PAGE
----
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This course is designed to teach the secrets of cognitive psychology. These secrets are those of how Cognitive Psychology works. We are not here to learn facts, but to understand how facts are made within cognitive psychology. The skills you need are to understand how individual pieces of research join theory and experiment and to interpret what this research means.

The course is a series of activities, not a list of information. Information is abundant: you can, and should, read widely about cognitive psychology online, in textbooks and in books. It is not, however, a good use of our time together for me to present this information to you. I am here to explain how a skeptical cognitive psychologist thinks about cognitive psychology research. This is hard to convey, so it is more worthwhile to spend our time on.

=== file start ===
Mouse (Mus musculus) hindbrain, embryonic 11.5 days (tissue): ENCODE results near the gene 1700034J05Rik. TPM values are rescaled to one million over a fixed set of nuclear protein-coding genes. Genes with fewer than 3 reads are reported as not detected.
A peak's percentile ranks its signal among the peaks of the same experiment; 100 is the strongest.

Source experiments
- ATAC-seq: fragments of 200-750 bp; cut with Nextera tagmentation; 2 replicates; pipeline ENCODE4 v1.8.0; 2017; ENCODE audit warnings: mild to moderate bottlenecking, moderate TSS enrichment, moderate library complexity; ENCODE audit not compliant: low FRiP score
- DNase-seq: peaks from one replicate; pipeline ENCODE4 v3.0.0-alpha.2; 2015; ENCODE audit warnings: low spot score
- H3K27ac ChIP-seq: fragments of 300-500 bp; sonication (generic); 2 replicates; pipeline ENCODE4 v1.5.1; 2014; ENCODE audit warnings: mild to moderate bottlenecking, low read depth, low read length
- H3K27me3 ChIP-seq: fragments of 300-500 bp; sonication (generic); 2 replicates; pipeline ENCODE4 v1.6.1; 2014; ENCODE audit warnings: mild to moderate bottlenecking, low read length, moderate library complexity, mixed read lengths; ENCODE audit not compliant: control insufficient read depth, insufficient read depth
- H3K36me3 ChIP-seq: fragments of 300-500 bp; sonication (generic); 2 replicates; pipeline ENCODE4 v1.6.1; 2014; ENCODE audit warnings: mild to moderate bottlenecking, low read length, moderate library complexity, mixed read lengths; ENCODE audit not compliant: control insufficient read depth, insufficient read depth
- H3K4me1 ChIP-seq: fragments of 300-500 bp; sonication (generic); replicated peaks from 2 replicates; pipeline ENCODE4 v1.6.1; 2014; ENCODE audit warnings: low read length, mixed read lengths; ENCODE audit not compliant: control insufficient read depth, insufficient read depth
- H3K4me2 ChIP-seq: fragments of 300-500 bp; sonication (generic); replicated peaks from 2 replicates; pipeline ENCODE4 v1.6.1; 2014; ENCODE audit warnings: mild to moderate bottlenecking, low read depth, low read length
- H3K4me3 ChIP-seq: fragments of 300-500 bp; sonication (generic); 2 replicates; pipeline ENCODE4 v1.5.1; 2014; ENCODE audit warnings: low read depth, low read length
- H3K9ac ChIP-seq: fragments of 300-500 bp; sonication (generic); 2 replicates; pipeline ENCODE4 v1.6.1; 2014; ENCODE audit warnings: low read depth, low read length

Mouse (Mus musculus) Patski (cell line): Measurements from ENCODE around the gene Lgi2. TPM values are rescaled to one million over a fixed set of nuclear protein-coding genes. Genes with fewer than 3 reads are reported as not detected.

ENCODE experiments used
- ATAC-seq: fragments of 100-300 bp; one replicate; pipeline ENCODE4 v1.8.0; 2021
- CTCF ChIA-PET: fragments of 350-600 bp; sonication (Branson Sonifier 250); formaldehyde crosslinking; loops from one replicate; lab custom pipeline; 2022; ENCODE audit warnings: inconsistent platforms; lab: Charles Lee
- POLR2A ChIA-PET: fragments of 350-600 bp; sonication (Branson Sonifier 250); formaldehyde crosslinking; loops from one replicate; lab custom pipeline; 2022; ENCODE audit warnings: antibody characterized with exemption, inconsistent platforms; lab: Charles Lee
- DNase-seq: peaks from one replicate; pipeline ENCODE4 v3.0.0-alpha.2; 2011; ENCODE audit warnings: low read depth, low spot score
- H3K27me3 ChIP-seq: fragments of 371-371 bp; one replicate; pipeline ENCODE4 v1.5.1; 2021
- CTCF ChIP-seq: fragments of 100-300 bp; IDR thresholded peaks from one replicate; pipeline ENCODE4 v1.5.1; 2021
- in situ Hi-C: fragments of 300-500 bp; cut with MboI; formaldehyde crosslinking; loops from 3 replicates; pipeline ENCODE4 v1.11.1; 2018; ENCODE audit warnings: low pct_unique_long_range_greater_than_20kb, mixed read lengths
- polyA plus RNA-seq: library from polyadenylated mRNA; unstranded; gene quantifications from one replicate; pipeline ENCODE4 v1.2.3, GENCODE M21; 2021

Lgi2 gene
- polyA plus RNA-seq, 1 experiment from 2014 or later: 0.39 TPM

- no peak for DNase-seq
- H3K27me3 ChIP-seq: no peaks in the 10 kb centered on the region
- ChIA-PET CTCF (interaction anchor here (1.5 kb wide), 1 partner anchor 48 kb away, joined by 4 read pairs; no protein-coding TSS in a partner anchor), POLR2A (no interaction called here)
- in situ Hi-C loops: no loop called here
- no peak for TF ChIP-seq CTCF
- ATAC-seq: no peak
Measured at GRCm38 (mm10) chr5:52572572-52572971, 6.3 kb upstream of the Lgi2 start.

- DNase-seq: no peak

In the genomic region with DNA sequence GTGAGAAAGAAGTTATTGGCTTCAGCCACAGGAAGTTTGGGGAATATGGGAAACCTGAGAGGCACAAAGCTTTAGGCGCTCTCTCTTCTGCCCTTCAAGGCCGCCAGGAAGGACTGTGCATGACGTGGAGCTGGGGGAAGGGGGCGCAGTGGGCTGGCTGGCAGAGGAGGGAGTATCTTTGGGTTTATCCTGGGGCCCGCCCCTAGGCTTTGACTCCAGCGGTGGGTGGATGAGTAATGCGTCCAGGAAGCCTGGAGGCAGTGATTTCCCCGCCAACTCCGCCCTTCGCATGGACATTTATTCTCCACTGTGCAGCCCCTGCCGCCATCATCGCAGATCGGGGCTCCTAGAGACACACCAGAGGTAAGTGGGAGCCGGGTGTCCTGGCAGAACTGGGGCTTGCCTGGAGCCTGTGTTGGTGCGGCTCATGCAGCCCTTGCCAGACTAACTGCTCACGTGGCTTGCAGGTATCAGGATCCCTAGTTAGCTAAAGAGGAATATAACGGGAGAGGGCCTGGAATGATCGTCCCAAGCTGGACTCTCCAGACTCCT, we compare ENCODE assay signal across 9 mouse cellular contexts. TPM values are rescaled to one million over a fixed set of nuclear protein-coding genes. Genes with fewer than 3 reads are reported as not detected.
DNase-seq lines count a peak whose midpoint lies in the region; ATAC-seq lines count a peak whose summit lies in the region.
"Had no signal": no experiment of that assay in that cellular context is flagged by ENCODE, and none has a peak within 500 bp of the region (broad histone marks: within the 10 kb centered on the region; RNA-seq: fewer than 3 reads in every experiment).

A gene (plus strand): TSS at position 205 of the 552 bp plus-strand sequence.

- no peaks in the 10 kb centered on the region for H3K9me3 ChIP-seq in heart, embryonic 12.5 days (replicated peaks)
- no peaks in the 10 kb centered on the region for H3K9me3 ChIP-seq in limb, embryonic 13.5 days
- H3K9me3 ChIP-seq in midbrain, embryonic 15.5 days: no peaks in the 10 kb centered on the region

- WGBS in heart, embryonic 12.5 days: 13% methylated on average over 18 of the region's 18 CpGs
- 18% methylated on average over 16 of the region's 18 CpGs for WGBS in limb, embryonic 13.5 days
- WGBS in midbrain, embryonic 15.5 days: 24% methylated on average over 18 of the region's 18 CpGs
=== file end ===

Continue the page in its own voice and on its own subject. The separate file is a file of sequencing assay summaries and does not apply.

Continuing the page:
The topics choose for the course are all eminently useful (such as how to learn effectively), or generated widespread media interest when they were published (such as the idea that signs featuring eyes can reduce crime), or both. The course is not based around such pieces of research because only popular research matters, but because this is the kind of research idea which you, as a psychology graduate, will commonly encounter after you have left the University, and so most urgently need to develop a skeptical response to.